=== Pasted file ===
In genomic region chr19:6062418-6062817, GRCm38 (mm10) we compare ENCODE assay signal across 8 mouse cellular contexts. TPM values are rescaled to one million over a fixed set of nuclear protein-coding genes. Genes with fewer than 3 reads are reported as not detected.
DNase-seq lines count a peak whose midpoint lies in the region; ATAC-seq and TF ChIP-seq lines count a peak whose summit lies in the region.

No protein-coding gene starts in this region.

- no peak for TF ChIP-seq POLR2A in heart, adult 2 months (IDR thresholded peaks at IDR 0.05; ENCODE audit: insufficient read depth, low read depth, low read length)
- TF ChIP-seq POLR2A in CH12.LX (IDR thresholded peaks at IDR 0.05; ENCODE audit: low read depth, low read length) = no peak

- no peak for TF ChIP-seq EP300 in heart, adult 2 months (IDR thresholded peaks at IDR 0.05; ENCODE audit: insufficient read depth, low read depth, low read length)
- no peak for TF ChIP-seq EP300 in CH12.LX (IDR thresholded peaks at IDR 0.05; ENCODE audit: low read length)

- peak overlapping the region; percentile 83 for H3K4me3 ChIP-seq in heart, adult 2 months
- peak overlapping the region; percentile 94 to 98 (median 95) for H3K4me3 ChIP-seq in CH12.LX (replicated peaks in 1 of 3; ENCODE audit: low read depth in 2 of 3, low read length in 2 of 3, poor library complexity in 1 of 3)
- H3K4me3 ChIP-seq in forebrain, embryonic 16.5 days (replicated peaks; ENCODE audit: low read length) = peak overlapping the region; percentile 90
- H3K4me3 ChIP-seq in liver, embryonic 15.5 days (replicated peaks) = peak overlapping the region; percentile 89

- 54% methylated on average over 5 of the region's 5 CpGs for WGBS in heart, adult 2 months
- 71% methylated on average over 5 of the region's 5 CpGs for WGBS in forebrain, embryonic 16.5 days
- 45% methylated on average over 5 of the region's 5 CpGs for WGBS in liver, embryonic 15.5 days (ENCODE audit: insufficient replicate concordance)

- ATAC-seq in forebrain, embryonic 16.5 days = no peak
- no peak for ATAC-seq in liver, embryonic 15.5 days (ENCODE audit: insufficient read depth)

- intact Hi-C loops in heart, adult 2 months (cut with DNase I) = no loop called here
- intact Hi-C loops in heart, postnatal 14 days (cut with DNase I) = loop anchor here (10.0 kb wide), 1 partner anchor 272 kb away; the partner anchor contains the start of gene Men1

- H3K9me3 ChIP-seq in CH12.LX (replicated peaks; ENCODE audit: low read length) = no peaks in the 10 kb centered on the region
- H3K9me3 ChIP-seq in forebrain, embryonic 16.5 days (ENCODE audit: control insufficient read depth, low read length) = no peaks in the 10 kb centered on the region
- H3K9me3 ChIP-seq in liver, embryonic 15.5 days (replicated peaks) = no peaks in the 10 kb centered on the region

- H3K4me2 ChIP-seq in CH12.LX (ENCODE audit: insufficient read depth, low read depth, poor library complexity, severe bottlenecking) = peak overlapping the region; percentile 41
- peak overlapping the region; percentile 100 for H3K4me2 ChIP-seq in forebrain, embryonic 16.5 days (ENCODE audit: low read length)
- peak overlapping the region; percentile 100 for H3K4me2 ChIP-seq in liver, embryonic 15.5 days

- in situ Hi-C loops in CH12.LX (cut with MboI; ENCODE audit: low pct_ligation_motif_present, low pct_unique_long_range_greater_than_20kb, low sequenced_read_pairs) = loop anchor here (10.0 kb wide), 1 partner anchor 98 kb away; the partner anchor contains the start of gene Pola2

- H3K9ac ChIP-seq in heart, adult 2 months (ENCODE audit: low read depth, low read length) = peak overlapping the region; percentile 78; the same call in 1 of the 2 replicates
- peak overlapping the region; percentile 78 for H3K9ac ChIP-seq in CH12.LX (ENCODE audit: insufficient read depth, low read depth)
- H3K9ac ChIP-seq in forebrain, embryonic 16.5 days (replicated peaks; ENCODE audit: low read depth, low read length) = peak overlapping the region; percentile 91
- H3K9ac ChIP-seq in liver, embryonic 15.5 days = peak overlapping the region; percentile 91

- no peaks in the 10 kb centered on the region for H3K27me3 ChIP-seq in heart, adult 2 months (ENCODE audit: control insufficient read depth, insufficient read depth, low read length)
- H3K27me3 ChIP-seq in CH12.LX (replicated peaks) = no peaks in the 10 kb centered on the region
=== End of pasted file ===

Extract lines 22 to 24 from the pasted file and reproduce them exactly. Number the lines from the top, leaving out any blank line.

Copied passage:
- H3K4me2 ChIP-seq in CH12.LX (ENCODE audit: insufficient read depth, low read depth, poor library complexity, severe bottlenecking) = peak overlapping the region; percentile 41
- peak overlapping the region; percentile 100 for H3K4me2 ChIP-seq in forebrain, embryonic 16.5 days (ENCODE audit: low read length)
- peak overlapping the region; percentile 100 for H3K4me2 ChIP-seq in liver, embryonic 15.5 days